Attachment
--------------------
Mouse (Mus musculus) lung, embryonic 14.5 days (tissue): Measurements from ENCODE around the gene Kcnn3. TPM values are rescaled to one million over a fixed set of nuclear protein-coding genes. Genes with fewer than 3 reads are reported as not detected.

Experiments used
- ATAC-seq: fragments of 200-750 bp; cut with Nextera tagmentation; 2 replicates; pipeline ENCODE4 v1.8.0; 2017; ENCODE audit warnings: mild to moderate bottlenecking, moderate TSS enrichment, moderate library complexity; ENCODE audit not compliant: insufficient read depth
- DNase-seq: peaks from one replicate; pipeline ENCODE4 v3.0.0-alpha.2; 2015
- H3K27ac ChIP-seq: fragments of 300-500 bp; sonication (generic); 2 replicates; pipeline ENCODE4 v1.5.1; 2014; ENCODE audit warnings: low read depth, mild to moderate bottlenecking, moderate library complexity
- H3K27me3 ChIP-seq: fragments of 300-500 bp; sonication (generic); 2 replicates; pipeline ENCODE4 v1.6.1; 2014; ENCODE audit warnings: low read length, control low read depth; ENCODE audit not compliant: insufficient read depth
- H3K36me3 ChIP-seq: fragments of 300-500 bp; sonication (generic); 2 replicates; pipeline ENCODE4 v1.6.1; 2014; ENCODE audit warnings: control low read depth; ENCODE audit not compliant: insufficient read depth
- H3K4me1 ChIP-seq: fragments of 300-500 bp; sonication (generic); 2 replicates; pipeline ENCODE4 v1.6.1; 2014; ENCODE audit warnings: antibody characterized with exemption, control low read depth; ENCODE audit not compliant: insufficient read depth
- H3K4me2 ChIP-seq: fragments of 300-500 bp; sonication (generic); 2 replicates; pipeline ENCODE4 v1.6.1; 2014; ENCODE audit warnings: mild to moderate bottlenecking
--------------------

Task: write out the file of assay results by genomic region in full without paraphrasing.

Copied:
Mouse (Mus musculus) lung, embryonic 14.5 days (tissue): Measurements from ENCODE around the gene Kcnn3. TPM values are rescaled to one million over a fixed set of nuclear protein-coding genes. Genes with fewer than 3 reads are reported as not detected.

Experiments used
- ATAC-seq: fragments of 200-750 bp; cut with Nextera tagmentation; 2 replicates; pipeline ENCODE4 v1.8.0; 2017; ENCODE audit warnings: mild to moderate bottlenecking, moderate TSS enrichment, moderate library complexity; ENCODE audit not compliant: insufficient read depth
- DNase-seq: peaks from one replicate; pipeline ENCODE4 v3.0.0-alpha.2; 2015
- H3K27ac ChIP-seq: fragments of 300-500 bp; sonication (generic); 2 replicates; pipeline ENCODE4 v1.5.1; 2014; ENCODE audit warnings: low read depth, mild to moderate bottlenecking, moderate library complexity
- H3K27me3 ChIP-seq: fragments of 300-500 bp; sonication (generic); 2 replicates; pipeline ENCODE4 v1.6.1; 2014; ENCODE audit warnings: low read length, control low read depth; ENCODE audit not compliant: insufficient read depth
- H3K36me3 ChIP-seq: fragments of 300-500 bp; sonication (generic); 2 replicates; pipeline ENCODE4 v1.6.1; 2014; ENCODE audit warnings: control low read depth; ENCODE audit not compliant: insufficient read depth
- H3K4me1 ChIP-seq: fragments of 300-500 bp; sonication (generic); 2 replicates; pipeline ENCODE4 v1.6.1; 2014; ENCODE audit warnings: antibody characterized with exemption, control low read depth; ENCODE audit not compliant: insufficient read depth
- H3K4me2 ChIP-seq: fragments of 300-500 bp; sonication (generic); 2 replicates; pipeline ENCODE4 v1.6.1; 2014; ENCODE audit warnings: mild to moderate bottlenecking